Like them or not, when the wonderful Sam Cooke used to sing, “a change is gonna come,” he was so right.
As I write, nature is on the verge of its quarterly transition of seasons. Fall is on its way. The days are quickly getting shorter; morning skies are dark at six. The huge tree outside my front window is shedding and the ground is crunchy with its fallen leaves. There’s a chill in the air around five o’clock, and I need a jacket for my evening walk.
My lovely mother turns 90 in October. She’s mentally strong, alert and still drives. A bit weakened by arthritis, she’s frustrated with doctors and the rising cost of medication. I’m blessed to have her in my life, yet I feel the topsy-turvy change in our roles coming on.
I’ve got two novels “under my belt.” Two books completed, published, on the street, in the stores, online, in readers’ hands. I’m revving up for the next one. Number three. Wow. Eight years ago, I knew there would be more. It’s like, no it is, starting from scratch. The change is that I have a better idea of how to get to where I’m going.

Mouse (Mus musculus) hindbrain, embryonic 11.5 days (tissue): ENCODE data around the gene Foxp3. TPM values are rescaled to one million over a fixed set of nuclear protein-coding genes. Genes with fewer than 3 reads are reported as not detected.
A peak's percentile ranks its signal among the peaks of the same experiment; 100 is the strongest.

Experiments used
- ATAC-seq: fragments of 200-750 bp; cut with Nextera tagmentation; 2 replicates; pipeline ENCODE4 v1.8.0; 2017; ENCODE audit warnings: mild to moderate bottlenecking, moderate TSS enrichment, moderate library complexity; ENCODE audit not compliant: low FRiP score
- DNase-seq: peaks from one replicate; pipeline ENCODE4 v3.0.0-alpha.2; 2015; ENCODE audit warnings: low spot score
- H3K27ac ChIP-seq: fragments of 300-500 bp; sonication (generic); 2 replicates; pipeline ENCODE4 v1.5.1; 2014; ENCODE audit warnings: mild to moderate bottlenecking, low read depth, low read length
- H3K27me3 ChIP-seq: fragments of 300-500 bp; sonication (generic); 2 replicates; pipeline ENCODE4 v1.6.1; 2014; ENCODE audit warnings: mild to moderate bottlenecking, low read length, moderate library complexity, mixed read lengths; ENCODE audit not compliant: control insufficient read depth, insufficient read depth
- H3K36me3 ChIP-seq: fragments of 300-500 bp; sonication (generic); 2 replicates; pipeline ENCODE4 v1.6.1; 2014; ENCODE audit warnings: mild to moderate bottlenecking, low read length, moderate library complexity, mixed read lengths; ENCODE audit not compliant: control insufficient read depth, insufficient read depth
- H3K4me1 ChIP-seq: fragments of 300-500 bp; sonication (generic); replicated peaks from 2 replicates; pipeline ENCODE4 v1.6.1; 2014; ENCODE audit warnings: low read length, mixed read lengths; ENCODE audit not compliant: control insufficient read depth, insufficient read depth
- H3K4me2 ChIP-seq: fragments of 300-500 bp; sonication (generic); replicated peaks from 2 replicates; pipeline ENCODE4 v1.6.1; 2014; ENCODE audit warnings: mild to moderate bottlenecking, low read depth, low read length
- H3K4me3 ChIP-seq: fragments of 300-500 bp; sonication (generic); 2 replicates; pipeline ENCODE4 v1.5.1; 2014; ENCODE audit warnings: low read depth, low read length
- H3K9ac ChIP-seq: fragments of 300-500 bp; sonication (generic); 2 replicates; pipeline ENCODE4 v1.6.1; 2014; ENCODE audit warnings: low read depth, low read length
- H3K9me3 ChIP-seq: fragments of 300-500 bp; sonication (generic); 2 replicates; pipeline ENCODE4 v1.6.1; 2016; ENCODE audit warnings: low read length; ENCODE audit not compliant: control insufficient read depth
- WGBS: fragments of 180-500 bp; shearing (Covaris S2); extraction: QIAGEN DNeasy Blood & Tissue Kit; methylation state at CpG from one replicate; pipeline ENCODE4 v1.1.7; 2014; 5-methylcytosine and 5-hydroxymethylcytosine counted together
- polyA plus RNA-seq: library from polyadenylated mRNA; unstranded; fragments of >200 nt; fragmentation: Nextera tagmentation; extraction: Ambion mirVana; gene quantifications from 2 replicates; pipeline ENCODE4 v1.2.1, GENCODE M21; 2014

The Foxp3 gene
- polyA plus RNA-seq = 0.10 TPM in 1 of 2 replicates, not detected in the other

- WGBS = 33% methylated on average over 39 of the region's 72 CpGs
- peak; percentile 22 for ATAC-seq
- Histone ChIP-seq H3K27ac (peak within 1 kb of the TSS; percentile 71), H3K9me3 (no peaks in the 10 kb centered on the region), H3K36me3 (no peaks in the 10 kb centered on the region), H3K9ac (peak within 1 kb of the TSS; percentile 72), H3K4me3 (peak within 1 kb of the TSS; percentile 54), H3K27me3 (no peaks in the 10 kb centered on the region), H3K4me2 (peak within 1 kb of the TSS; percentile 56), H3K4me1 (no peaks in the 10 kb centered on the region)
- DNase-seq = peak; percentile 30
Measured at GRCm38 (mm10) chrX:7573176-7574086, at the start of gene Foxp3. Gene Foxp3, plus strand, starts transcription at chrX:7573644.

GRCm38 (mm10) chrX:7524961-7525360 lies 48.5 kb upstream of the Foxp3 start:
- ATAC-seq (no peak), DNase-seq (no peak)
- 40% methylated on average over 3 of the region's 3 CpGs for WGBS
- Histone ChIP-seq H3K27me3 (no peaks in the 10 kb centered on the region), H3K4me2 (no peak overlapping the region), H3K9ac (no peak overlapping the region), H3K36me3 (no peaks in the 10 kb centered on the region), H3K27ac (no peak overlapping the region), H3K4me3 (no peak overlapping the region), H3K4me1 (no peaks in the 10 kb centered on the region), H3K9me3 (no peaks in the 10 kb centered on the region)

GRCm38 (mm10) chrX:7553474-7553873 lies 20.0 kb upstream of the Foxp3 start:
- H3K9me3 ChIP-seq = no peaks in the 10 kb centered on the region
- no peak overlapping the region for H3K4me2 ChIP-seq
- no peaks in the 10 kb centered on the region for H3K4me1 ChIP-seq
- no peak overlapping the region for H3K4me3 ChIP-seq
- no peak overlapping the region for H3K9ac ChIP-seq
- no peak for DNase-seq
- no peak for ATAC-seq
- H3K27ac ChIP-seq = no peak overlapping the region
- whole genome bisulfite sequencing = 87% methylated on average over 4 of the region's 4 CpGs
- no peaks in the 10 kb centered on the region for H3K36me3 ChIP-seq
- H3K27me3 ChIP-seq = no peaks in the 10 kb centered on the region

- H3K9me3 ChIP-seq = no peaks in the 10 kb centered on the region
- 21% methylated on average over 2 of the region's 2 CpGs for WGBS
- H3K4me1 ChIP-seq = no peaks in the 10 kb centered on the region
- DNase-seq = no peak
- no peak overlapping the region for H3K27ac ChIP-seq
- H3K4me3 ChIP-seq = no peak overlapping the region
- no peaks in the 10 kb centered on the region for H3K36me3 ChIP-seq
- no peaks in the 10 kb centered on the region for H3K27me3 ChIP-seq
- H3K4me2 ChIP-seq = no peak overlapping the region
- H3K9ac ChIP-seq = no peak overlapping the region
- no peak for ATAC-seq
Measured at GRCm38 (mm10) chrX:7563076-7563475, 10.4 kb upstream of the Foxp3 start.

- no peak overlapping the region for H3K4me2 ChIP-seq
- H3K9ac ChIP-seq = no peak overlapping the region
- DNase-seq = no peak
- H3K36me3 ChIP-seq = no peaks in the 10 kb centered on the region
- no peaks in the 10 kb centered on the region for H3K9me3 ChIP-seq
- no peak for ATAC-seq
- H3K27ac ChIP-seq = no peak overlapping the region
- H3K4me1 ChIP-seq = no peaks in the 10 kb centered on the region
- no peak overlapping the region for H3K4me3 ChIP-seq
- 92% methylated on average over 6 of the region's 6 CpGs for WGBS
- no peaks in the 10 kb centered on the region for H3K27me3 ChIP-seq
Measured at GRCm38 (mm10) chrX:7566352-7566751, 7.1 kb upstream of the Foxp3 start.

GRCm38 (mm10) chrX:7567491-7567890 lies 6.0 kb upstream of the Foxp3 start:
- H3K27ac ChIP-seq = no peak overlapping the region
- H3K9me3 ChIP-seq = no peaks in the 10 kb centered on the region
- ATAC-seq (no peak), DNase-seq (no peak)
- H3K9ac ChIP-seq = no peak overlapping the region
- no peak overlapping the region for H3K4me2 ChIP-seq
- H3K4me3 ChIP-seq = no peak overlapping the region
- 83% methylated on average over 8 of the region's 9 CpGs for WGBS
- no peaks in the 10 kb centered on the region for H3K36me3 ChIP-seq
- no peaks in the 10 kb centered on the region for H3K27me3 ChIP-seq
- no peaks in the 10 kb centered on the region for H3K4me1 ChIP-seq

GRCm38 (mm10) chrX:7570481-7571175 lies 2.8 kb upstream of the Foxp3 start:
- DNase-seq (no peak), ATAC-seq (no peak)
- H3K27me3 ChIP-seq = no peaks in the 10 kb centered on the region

At the risk of sounding clichéd, life is a series of transitions. Change. In writing, transition can be a bridge that gently allows a reader to cross from one thought to the next. In the real world, transitions are the big and little shifts that make life what it is. It’s hard to write about transitions in such a public place. It’s not really the space to bear one’s soul or use as a replacement for therapy. But maybe, that’s a transition in and of itself—finally coming to understanding and learning to move on.
Jacqueline Luckett is the author of Passing Love and Searching for Tina Turner.